U.S. Army Sgts. Dustin Anderson (left), from Waco, Texas, and Juan
Restrepo, from Greenville, S.C., perform a function check on a
.50-caliber machine gun at Forward Operating Base Altimur on Oct.
16, 2011. Anderson is a mortar section non-commissioned officer and
Restrepo is an infantryman with Company B, 1st Battalion, 2nd
Infantry Regiment, 172nd Infantry Brigade. Photo by Army Spc.
LOGAR PROVINCE, Afghanistan (11/5/2011) — There is a fundamental
ideology in the U.S. Army that every soldier, regardless of their
job, is an infantryman.
The soldiers of Company B, 1st
Battalion, 2nd Infantry Regiment, 172nd Infantry Brigade, Task Force
Black Scarves truly embody that ideology.
has been a key ingredient for this unit ever since they were a
120-man mechanized infantry unit back in Grafenwoehr, Germany.
“There was a need for [a unit with] the ability to [show] force
wherever it was needed,” said U.S. Army 1st Sgt. Todd Bair, a native
of Bountiful, Utah.
It was then that their battalion
leadership made the decision to train the unit as a focused,
“Our job was put to us plain and simple; to go out and
destroy the enemy,” said Bair.
meant that each soldier's ability to be a rifleman became
more important. If one man went down, someone had to be able
to take his place, no matter what job that Soldier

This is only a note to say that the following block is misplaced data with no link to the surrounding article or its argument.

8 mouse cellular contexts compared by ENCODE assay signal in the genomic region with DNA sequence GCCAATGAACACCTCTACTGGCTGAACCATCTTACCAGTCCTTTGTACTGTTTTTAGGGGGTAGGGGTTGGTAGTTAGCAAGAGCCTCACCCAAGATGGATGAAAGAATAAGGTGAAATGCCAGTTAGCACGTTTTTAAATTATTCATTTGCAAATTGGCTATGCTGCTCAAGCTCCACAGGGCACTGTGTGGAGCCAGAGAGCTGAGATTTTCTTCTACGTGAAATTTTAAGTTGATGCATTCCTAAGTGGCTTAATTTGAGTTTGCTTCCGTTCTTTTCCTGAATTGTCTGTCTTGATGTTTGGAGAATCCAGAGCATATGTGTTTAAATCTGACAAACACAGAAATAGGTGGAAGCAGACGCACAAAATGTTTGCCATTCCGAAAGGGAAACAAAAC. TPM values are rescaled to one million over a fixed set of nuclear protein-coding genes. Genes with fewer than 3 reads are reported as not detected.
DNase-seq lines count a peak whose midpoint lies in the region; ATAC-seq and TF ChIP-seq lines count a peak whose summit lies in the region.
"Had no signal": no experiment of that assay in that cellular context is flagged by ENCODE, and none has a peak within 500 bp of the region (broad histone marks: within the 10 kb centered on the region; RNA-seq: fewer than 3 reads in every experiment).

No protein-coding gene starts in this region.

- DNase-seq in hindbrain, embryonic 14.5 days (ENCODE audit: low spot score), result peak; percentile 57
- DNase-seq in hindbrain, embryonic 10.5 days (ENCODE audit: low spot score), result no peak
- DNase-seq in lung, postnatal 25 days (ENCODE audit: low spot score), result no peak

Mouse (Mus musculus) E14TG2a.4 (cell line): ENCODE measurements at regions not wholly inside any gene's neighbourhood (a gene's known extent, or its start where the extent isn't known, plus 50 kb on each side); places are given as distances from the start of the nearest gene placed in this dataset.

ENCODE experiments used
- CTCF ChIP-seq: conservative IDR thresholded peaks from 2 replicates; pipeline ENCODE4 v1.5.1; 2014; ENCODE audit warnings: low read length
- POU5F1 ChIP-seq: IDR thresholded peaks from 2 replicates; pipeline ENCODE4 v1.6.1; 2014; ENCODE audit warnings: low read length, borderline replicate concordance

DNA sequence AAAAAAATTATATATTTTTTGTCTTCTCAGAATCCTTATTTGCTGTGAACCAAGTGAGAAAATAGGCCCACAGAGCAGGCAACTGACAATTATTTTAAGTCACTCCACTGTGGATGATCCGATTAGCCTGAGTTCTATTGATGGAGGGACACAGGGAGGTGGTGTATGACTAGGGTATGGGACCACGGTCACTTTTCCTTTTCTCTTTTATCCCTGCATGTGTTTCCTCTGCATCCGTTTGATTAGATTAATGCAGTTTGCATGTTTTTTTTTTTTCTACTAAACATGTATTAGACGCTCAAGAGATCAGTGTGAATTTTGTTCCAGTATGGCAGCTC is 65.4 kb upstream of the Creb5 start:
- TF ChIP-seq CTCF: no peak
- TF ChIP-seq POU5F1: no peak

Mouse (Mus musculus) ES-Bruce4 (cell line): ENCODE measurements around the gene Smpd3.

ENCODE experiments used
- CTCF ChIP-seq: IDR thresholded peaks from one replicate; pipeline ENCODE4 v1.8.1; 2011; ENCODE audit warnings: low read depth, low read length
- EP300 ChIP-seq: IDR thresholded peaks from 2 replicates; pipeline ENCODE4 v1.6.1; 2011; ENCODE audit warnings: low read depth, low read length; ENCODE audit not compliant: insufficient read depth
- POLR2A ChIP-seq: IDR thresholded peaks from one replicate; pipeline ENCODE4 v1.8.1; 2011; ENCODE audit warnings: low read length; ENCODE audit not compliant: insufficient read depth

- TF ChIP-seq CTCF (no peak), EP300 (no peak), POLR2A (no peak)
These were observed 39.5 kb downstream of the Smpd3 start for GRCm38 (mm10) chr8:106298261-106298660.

“We have been in this sector for almost
two months now and we've had [many] fire fights and
everybody in this company has earned the Combat Action
Badge,” Bair said. “They understand that everybody in this
company is a fighter; everybody is an infantryman. I've got
my supply guys out here, I've got commo guys out here. It
doesn't matter who you are.”
U.S. Army Sgt. Jon
Allen, a medic from Rock Hill, S.C., said that the company
is really big on everybody being able to do an infantryman's
“They were very adamant about us being able to
fire every single weapon system the company has,” Allen
said. “That way no matter how bad things got, the medic
would always be able to hop on one of the bigger guns if
necessary. When we're out on a mission the medic isn't just
a medic, you also scan your sector, you're helping out as
much as you can. You want to be involved; you want to be
helping out when the situation calls for it.”
some might complain that the situation isn't ideal, there is
still a job that needs to be done and the soldiers of
Company B are ready to do it.
“It's a great group of
guys; it's been the honor of my life for sure to be their
company commander,” said U.S. Army Capt. Michael Roesler, a
native of White Bear Lake, Minn. “The opportunity to do this
mission has been phenomenal. You can tell that they're
excited about it. It's cool to watch a team grow to what it
is now, a capable fighting force.”
By Army Spc. William Begley
Combined Joint Task Force 1 -
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